So clarity achieved through these success profiles?
Yes. And the clarity was as much about what we were not looking for. A common mistake is to hire someone who can already do the job really well. But what you often find is that in a very short time, because there is nothing to learn, no challenges, they become bored and leave. That’s an expensive mistake.
So having identified what you were looking for, how was the Assessment Centre set up?
The Assessment Centre was conducted offsite, over a 12-hour period, with 25 applicants given equal opportunity to showcase their skills and suitability for the roles. Each applicant was objectively assessed in two telephone-based sales calls (speaking with qualified assessors), with team leader hopefuls performing a one-on-one performance review meeting (with a qualified assessor/role-player).  The client’s assessors were brought up to speed with the process and assessment criteria through special preparatory training sessions.
So skills transfer was part of the execution?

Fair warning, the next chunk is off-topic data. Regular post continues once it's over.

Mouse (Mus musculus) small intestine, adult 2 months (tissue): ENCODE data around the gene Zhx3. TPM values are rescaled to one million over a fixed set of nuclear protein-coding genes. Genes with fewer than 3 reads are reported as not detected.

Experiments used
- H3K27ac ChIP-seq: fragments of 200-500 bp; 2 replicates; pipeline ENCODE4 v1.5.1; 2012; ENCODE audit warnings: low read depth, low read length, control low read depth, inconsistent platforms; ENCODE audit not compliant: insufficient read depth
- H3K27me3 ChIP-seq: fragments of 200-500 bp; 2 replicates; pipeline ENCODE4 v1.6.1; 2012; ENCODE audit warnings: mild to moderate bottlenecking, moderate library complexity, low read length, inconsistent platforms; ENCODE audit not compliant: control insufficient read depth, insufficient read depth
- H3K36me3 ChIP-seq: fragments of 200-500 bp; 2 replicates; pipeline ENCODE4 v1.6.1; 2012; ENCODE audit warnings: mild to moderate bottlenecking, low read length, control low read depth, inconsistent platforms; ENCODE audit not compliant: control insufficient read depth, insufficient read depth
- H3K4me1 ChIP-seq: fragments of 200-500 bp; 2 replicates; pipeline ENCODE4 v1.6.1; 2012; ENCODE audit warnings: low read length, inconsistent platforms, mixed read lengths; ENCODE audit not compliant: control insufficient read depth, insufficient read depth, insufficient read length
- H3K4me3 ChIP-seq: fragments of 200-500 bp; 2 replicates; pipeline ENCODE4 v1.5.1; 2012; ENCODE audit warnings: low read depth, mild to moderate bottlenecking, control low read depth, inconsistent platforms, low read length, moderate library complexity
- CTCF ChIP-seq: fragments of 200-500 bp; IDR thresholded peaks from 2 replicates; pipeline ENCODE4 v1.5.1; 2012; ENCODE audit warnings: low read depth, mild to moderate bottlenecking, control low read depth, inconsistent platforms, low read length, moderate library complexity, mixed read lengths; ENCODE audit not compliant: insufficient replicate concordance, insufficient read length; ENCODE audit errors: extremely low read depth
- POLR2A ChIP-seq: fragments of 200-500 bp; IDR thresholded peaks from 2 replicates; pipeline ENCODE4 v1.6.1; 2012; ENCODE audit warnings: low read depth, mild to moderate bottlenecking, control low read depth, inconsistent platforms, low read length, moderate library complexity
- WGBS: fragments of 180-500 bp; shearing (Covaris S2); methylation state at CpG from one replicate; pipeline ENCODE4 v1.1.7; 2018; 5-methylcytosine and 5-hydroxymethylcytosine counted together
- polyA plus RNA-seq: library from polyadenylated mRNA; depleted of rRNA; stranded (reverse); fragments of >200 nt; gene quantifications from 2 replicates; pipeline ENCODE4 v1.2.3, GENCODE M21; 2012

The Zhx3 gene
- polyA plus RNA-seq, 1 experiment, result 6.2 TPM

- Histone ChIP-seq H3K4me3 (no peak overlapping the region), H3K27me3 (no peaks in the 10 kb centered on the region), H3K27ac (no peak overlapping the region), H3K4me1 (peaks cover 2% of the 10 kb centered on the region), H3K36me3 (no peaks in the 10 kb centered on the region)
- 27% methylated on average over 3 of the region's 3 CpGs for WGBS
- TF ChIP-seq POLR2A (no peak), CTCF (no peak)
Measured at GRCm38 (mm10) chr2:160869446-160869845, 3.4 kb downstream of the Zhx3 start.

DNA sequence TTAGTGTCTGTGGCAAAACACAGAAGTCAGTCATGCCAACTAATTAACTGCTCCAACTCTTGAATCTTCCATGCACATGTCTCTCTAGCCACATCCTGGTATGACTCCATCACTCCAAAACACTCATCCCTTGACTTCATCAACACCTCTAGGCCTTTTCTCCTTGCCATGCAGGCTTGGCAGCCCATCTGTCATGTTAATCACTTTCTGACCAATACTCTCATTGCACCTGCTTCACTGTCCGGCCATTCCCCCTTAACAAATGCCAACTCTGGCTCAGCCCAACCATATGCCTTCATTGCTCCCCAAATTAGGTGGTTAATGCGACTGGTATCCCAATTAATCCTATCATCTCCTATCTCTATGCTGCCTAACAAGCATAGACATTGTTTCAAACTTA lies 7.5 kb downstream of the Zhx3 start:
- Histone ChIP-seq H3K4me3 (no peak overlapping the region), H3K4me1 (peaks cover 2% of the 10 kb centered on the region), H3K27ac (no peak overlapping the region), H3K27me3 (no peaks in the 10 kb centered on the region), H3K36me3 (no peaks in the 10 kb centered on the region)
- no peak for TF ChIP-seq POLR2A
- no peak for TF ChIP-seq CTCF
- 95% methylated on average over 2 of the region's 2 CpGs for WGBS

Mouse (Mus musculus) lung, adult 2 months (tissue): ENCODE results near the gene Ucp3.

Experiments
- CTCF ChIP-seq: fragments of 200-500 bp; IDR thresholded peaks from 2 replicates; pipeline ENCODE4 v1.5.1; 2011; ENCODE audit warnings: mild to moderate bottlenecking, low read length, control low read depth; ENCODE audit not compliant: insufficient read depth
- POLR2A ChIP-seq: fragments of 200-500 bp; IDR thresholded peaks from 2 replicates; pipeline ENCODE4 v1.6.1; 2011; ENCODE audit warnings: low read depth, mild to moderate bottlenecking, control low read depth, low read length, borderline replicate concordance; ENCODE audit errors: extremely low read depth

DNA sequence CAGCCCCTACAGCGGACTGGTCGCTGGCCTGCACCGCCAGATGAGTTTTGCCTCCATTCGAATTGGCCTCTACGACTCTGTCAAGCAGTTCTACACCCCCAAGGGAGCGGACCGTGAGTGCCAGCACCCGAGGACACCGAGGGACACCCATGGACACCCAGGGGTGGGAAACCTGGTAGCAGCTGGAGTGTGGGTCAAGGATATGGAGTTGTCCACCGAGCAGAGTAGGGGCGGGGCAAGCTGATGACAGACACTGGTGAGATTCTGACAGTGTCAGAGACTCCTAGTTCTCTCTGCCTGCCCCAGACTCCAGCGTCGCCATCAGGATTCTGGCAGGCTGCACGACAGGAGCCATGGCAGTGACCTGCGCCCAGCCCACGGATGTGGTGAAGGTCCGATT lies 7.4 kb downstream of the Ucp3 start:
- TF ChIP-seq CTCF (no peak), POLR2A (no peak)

Definitely. HFL delivered the process design; chose the assessment tools and created the simulations. The client now manages the execution of these Assessment Centres without HFL’s consulting team. This is an extremely cost effective approach for the client.
And did I hear you say some of the exercises were over the phone?
Yes, even though the candidates were physically there, we still conducted two exercises by phone to match the real work environment.
So, in this case, what did you assess?
Psychometric testing assessed the presence, predisposition and degree of sales call reluctance in the applicants. This assessment was also used to highlight behaviours likely to accelerate performance, motivators, goal-setting tendencies, and other factors that could support or hinder success within the sales roles. We put candidates through a series of cognitive reasoning tests - verbal, numerical and abstract reasoning - to identify underlying potential to learn new tasks, as well as current verbal and numerical reasoning skills required for the role. And then we ran the simulations.
In all, three objective data points were collected to support each applicant’s submission.
So how did decision-making play out?
A summary document was compiled for each applicant which ranked them according to their results. If they failed to achieve a ‘competent’ rating under at least some of the criteria they were removed without further consideration. Others, who had been successful across the entire range of measures, were considered suitable for job offers. Robust discussions were had around ‘borderline’ candidates, with the final decision lying with the client.